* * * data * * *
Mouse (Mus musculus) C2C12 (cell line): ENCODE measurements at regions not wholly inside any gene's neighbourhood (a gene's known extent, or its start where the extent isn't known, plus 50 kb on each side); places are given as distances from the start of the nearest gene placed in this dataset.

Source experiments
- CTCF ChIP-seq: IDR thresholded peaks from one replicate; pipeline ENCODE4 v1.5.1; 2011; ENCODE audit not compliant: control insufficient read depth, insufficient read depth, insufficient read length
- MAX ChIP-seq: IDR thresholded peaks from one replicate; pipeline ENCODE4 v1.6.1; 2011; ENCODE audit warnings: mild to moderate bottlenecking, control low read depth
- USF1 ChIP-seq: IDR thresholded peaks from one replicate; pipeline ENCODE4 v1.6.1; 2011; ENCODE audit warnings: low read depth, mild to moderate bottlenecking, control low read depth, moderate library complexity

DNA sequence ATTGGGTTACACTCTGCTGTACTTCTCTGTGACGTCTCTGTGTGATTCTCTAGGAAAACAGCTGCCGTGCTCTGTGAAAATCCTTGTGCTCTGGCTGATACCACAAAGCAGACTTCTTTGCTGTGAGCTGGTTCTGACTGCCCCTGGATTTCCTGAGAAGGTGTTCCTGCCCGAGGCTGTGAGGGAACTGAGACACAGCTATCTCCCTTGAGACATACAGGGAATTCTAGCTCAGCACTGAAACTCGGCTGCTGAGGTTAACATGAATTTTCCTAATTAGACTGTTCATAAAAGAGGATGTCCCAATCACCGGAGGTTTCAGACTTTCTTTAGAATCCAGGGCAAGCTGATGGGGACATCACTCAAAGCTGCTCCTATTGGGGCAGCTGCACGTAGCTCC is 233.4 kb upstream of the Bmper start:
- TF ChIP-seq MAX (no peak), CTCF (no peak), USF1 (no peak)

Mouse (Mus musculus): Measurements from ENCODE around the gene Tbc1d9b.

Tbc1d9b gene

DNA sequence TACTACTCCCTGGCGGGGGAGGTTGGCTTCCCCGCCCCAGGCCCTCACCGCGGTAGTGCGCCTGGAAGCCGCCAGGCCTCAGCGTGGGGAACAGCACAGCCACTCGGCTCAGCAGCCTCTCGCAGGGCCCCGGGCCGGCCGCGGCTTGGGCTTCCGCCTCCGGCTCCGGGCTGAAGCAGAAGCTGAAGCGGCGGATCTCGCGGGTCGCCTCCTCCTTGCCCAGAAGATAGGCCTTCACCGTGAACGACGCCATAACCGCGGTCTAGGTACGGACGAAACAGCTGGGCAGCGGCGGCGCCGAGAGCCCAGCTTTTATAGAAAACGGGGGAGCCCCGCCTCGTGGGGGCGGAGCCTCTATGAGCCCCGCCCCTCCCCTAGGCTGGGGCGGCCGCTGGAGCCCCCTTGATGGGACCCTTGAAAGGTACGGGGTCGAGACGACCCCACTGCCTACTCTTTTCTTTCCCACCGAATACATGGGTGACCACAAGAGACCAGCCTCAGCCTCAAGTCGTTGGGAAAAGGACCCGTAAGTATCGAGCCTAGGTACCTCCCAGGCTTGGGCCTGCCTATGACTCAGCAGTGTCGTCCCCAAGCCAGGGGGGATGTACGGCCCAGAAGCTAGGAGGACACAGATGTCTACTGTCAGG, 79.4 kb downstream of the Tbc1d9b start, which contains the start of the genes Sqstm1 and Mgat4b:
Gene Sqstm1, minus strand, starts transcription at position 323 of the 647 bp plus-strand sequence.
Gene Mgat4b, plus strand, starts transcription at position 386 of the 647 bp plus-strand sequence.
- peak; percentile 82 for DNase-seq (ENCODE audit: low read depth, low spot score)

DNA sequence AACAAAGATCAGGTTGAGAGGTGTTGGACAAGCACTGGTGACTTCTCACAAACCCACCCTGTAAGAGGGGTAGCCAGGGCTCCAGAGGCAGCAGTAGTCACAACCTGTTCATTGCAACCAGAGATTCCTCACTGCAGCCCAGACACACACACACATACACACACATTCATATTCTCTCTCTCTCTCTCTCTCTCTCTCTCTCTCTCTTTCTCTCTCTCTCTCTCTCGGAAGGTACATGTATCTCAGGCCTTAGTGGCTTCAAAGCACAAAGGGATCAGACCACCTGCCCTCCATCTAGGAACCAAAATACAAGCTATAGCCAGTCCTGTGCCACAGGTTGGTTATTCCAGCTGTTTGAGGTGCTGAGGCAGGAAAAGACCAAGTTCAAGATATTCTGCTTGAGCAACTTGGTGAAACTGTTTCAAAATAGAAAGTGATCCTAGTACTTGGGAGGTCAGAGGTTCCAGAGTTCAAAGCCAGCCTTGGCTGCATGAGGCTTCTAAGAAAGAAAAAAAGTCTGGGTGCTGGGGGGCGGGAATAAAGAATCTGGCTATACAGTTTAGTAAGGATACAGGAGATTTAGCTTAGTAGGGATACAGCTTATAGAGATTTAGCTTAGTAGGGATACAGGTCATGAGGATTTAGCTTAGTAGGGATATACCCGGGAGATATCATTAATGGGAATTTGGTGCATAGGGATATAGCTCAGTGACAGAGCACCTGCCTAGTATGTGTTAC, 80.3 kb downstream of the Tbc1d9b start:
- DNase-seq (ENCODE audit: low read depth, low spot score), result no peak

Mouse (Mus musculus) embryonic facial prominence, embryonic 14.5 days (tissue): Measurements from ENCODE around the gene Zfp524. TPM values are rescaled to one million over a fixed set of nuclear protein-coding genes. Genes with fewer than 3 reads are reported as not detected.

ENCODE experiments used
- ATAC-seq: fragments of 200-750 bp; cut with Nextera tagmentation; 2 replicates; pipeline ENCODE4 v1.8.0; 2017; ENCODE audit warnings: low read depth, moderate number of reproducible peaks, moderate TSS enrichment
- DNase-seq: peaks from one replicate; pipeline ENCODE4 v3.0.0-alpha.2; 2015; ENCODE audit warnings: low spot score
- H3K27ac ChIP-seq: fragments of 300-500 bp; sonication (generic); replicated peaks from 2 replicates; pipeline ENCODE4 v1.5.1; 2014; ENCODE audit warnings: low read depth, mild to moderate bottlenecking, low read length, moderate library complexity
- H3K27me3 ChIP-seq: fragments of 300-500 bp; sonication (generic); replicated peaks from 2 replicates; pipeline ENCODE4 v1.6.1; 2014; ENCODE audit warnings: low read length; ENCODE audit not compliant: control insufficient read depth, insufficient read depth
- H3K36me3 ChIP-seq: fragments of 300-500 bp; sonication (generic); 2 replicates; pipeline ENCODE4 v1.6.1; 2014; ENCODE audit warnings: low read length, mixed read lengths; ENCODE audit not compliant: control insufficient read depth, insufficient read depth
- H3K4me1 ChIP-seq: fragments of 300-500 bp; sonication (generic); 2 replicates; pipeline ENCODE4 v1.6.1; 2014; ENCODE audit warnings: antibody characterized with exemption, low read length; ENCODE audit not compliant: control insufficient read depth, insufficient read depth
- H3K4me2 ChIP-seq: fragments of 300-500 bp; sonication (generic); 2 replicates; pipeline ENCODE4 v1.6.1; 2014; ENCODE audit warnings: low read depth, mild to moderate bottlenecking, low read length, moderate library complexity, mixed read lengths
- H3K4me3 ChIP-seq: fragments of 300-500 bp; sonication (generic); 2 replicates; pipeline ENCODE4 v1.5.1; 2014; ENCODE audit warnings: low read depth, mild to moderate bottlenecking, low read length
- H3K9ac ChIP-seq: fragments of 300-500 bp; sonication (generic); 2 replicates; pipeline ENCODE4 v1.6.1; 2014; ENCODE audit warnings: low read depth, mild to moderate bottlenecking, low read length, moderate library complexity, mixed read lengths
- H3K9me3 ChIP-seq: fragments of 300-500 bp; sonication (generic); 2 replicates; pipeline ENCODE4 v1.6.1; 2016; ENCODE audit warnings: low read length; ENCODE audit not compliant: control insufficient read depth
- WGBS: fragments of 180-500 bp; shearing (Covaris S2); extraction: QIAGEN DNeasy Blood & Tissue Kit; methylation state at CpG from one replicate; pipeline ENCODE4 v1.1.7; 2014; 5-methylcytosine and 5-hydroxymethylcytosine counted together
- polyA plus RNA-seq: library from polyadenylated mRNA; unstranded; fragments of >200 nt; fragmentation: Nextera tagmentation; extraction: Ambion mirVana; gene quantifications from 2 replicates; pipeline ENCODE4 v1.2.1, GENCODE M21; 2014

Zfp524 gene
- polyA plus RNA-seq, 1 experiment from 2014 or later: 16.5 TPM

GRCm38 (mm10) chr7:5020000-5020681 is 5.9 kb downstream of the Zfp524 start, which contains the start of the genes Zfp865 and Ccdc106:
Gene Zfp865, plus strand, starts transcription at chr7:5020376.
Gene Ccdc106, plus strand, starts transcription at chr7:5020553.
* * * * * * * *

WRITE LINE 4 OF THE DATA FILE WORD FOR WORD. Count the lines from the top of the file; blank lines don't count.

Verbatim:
- MAX ChIP-seq: IDR thresholded peaks from one replicate; pipeline ENCODE4 v1.6.1; 2011; ENCODE audit warnings: mild to moderate bottlenecking, control low read depth